Major League Baseball will test two new rules in the Atlantic League in 2021: the "double hook" designated hitter rule and moving the pitching rubber back 1 foot, the league announced Wednesday, according to MLB.com's Anthony Castrovince.
"Fans, players, and many others in the baseball community have expressed an interest in seeing more regular action on the field," said MLB rules consultant and former general manager Theo Epstein.
"Therefore, it's important that we use the 2021 season to explore various ways to create more frequent contact - and the increased action and athleticism on display that will follow," he continued.
The "double hook" rule is a compromise between the American League and National League styles of play. Once a team's starting pitcher is replaced, the club will lose its DH for the remainder of the game. The squad will be required to use a pinch hitter or let a reliever take the at-bat.
The aim of the "double hook" is to incentivize teams to leave starting pitchers in longer, thus increasing the value of hurlers who can work deeper into games and also putting more emphasis on late-inning strategy. The rule is a response to the increased number of relievers and openers currently used throughout the league.
The "double hook" will be in effect for the entire 2021 Atlantic League season.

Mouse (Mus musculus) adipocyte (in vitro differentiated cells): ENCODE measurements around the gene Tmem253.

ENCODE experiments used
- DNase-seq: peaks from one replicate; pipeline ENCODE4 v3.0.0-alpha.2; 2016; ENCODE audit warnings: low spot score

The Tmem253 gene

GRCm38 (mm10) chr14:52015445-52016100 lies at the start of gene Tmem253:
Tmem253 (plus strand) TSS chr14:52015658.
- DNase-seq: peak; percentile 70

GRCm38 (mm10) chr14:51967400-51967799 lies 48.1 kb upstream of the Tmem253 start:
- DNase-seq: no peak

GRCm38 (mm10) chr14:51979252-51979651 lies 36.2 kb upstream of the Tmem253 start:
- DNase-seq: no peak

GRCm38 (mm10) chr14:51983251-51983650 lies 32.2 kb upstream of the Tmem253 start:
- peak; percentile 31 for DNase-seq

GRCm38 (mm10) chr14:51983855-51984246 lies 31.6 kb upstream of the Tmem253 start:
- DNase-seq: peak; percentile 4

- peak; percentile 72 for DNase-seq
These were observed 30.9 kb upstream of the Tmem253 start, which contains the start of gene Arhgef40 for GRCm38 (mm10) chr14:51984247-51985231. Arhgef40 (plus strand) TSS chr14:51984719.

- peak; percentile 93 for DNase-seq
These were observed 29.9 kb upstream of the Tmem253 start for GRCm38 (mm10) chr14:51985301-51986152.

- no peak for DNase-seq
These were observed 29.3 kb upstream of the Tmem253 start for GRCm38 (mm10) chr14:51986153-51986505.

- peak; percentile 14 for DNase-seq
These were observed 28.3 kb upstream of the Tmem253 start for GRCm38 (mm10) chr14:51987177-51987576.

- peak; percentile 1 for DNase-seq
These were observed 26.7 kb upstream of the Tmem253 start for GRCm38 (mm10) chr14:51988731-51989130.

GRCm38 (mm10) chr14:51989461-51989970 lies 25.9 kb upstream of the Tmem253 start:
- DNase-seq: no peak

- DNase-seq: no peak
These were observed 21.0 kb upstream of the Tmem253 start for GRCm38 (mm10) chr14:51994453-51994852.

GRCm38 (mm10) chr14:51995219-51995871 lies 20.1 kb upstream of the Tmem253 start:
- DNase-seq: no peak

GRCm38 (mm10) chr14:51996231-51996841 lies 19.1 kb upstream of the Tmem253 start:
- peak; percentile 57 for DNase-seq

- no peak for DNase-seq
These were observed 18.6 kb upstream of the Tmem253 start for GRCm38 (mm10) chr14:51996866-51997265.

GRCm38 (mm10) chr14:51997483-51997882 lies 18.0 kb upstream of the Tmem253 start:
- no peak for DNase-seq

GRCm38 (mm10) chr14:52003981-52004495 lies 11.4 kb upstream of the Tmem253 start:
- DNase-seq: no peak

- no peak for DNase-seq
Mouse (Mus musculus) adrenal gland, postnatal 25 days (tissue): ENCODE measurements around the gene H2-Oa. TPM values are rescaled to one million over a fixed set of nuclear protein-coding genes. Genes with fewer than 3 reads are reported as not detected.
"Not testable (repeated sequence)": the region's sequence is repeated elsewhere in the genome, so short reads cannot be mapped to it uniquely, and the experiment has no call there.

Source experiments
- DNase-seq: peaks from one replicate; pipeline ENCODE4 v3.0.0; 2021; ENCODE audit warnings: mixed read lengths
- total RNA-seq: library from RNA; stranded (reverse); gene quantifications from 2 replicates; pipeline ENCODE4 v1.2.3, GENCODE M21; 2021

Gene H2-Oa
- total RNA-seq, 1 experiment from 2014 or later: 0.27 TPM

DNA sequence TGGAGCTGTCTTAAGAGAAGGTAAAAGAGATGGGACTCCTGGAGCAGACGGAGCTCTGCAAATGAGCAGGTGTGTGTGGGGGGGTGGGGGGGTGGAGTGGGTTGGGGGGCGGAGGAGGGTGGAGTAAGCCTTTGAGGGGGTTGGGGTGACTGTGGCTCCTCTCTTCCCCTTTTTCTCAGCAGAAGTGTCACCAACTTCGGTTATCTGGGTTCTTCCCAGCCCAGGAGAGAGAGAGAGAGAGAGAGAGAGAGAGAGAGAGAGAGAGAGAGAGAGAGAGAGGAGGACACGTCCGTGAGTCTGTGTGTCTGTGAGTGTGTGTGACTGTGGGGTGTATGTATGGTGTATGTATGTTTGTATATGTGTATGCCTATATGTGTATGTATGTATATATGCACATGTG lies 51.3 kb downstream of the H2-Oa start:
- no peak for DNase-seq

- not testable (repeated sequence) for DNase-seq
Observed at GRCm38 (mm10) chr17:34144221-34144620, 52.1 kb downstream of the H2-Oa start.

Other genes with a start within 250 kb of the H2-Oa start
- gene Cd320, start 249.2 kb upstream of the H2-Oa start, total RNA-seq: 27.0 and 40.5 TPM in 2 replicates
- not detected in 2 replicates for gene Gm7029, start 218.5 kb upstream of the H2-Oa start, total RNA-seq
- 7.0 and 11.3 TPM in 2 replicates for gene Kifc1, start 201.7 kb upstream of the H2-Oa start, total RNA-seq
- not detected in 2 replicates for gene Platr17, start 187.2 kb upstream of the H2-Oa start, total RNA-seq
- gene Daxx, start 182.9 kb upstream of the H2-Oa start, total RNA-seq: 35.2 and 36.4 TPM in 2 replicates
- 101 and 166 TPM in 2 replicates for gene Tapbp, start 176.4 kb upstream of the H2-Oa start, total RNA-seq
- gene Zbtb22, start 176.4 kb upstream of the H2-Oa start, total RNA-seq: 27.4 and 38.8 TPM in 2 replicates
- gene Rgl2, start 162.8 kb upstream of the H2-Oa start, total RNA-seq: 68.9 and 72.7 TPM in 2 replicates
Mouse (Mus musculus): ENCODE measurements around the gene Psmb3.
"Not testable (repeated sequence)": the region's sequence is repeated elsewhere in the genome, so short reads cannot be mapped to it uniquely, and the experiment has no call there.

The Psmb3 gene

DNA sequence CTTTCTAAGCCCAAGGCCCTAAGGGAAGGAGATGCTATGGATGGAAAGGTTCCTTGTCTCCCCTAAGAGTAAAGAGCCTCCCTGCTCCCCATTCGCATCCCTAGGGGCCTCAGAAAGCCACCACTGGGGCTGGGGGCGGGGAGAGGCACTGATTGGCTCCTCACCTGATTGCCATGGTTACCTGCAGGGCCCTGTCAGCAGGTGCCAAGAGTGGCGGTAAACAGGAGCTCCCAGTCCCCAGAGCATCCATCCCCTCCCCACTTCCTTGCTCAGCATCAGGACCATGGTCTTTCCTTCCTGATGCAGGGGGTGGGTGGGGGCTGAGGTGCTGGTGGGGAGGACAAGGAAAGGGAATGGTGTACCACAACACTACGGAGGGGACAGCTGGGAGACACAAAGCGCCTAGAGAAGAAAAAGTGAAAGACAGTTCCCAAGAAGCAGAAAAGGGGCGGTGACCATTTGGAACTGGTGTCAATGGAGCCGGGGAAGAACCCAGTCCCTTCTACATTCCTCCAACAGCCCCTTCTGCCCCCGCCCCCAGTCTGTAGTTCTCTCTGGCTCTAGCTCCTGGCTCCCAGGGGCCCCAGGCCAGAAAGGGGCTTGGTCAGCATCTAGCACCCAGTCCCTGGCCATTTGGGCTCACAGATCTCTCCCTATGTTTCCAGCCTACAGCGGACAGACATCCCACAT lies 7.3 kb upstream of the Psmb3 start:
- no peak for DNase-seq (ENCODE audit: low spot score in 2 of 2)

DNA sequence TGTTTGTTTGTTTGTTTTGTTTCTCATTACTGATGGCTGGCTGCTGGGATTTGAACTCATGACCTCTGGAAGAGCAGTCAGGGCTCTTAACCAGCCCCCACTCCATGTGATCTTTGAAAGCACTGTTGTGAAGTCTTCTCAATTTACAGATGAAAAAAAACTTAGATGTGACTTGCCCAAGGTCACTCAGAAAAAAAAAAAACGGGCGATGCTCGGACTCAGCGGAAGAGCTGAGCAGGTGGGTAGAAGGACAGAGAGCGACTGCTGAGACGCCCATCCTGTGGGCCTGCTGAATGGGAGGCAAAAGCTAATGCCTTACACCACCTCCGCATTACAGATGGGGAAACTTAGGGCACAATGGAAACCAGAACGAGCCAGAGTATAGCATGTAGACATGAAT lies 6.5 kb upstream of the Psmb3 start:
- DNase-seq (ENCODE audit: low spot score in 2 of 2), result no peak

The Atlantic League will also experiment with the pitching rubber, moving it back a foot to 61 feet, 6 inches from home plate. The purpose of the change is to give hitters more time to react to pitches, increasing their chances of making contact.
The reaction time on a league-average fastball (93.9 mph) thrown from 61 feet, 6 inches is equivalent to a 91.6-mph fastball thrown from 60 feet, 6 inches, according to MLB.
The MLB strikeout rate has climbed for 15 consecutive seasons with the mound at 60 feet, 6 inches, reaching an all-time record in 2020 of 23.4%.
The pitching-rubber move won't occur until the second half of the Atlantic League season, providing an opportunity to compare the first- and second-half statistics.
MLB and the Atlantic League have maintained a partnership since 2019 to examine the effects of various rule and equipment changes before potential implementation in MiLB or the bigs.
"The Atlantic League is an important step in the pipeline for potential rule changes at the major-league level, and we look forward to seeing them brought to life in a competitive environment," said MLB executive vice president of baseball operations Morgan Sword.